Throughout his illness Abe always said don’t call me brave. You can call me amazing, but don’t call me brave. Abe's parents share his sentimental story in their own words below.
I want to tell you a little bit about Abe and his approach to life and particularly how he dealt with his cancer and his disability. I say disability, he never considered himself disabled, at least not until he needed a special parking space or wanted to jump the queue at the airport.
We’ll start with a “proud Dad” and a “proud Mum” story.
My earliest “proud Dad” moment that showed me that he was amazing, was on holiday in Centre Parcs in the Lake District. Abe was about 7 years old and he kept going round and round the outside water slide. There was a problem with one particular part of the slide, that if you were little, you got sucked under water and just kept tumbling. There was an attendant in a wet suit permanently positioned to pull people out and send them on their way. Abe went round 6 or 7 times and, 6 or 7 times, the attendant pulled him out from the swirling vortex. On the 7th time she said to him “are you really sure you want to do this”? Abe’s response was “I’m going to keep doing it ‘till I get used to it”.
Julie’s “Proud Mum” story is a short and simple one. When Abe was a teenager, one of his girlfriends said to him “Abe! why are you so happy all of the time”. His response summed him up very well… ”Why wouldn’t I be?”.
Abe wasn’t perfect and he did like to wind up his friends. When he went out into town he didn’t like to wear his prosthetic leg and would go out on his crutches. On one occasion, when he’d had a few drinks he ended up outside the kebab shop with his friend Alice and he just toppled over drunk. Alice started laughing and Abe cried out pretending he’d hurt himself. Someone walking past looked at the situation before them and, quite rightly, started to berate Alice. Alice tried to defend herself by saying that they were good mates. Abe just looked up from the pavement and said “I don’t know her, I’ve never met her before in my life”.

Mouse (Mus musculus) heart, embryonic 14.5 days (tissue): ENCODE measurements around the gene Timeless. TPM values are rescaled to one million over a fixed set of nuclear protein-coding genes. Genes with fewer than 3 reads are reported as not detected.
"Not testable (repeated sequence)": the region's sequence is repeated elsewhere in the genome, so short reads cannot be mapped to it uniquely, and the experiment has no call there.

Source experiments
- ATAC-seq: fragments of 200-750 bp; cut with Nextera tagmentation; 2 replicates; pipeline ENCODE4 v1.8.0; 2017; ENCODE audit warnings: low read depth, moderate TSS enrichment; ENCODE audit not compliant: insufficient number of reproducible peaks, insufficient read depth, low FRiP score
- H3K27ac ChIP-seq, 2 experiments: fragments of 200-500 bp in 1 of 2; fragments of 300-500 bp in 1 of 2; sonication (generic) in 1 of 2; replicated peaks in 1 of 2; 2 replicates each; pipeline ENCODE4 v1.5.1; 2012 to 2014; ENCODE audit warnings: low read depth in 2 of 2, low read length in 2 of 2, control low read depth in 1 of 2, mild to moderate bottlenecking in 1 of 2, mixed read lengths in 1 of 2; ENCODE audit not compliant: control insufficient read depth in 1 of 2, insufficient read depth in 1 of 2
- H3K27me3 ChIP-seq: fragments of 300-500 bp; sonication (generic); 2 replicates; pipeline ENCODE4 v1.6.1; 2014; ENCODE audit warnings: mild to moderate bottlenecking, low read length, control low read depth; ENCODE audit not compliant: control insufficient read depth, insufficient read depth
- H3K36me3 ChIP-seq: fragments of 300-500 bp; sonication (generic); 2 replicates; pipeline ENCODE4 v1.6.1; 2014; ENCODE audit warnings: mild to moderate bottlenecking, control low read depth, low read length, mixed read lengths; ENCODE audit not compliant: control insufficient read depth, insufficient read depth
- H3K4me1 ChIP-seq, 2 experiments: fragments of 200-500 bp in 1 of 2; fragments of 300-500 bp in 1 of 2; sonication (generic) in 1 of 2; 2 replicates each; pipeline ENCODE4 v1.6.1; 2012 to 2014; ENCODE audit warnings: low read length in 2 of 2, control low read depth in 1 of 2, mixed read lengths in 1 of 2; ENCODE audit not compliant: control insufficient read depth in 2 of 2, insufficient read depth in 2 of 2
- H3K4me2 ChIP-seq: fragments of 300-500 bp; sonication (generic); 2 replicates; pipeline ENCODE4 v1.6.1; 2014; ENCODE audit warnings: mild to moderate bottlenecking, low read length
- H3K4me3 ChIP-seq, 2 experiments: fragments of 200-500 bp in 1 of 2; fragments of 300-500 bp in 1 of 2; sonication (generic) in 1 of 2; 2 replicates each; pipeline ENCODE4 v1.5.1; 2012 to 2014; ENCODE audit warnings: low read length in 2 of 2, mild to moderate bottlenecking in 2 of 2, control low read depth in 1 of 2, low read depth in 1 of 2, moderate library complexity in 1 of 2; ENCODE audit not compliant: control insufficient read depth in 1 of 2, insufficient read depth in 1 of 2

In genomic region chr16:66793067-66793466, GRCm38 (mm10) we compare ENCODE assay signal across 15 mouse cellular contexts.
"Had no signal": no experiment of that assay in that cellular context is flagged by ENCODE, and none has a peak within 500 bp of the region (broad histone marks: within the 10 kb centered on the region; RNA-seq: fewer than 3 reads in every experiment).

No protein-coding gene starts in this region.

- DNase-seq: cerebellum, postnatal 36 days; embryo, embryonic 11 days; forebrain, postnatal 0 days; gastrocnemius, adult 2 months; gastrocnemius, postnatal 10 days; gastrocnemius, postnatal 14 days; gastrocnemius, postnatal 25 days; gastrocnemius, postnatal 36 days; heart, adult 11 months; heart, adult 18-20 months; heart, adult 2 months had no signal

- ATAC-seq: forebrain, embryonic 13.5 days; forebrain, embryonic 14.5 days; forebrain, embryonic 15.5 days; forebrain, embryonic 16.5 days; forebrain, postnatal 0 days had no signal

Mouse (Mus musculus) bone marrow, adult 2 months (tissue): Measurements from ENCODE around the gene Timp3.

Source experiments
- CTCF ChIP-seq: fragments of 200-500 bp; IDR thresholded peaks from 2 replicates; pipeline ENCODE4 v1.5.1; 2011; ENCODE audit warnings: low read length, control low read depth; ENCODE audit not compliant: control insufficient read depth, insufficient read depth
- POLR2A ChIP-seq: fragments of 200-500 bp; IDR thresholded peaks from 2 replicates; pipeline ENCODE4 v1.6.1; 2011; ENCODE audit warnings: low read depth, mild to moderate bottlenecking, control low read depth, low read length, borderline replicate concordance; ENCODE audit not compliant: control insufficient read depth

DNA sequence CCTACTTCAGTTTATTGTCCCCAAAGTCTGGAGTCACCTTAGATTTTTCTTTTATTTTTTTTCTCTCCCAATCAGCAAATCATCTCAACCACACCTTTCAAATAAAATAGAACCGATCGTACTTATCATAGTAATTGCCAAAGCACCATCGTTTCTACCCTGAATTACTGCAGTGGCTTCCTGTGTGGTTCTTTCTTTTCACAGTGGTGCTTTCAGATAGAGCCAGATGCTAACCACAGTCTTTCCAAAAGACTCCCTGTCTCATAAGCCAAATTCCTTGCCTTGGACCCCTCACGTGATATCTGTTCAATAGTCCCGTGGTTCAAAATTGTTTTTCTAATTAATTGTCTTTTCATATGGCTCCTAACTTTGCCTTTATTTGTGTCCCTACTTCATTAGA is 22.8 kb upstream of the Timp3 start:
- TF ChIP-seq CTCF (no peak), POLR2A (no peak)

I have to pay tribute to Abe’s judgment when it comes to his friends. They have all stuck by him before and through his illness. They have spent hours on busses and trains getting to and from the Christie. They have spent hours and hours and hours sitting by his bed and watching rubbish telly, pretending they liked ‘great railway journeys’ with Michael Portillo or ‘Four in a Bed’. They are a tribute to Abe and should be justifiably proud of themselves.
Even better judgement, in my humble opinion at least, was Abe’s choice of girlfriend. Abe met Jess in his first year at University and, putting aside how pretty and clever and charming she is, Jess has stood by Abe and loved and supported and cared for him in sickness and in health. Their children would have been unbearably beautiful and very clever.
Abe’s brothers have been superstars throughout his illness and have loved and cared and nourished and supported Abe. They are a credit to Julie and I and we are justifiably proud of them.
Lots of people have said to Julie and I how good we were to be there for Abe. The truth is, we were privileged. We were privileged to have known Abe for his 21 short years. We were privileged to have been able to take the time off work to be there for him and we were privileged to live in a society with the best health service in the world.
There are a few little snippets of Abe’s life, and his approach to it, that I would like to share with you, just to give you a flavour of his character.
When Abe was first diagnosed he had to apply to take a year out from university and had the usual pile of paperwork that he had to fill in. It was early days, so he hadn’t quite got James, his Clic Sargent social worker, wrapped round his little finger just yet, so he had to do it himself. He leaned across and said “what’s an MSc”. It’s a master of science we said. Why? That’s the course I’m doing, I just copied what my mate Ross had applied for.
When Abe was six we were on holiday in Cornwall and went on a boat trip looking for basking sharks. That night when I was tucking Abe up in bed I asked him what his favourite part of the day was. Well Dad, I really liked the ‘gasping’ sharks. We still do an impression of a shark smoking a cigarette.
Lourdes was a big part of Abe’s life and showed his caring nature. During last years trip Abe was sitting on the floor, crutches at his side cleaning the wheelchairs. Someone made the comment that the lad with the one leg seemed to be doing more work than the rest of them put together.
Abe did have a work ethic, once he’d put his mind to something. The staff at the Christie won’t believe this, but when he was fourteen he had two paper rounds and would get up at six every morning rain, snow or sunshine. I remember a few occasions driving to Macclesfield railway station to catch the six, twenty to London feeling sorry for my self and driving past Abe merrily delivering newspapers.
I can’t tell you about Abe without talking about his cancer journey.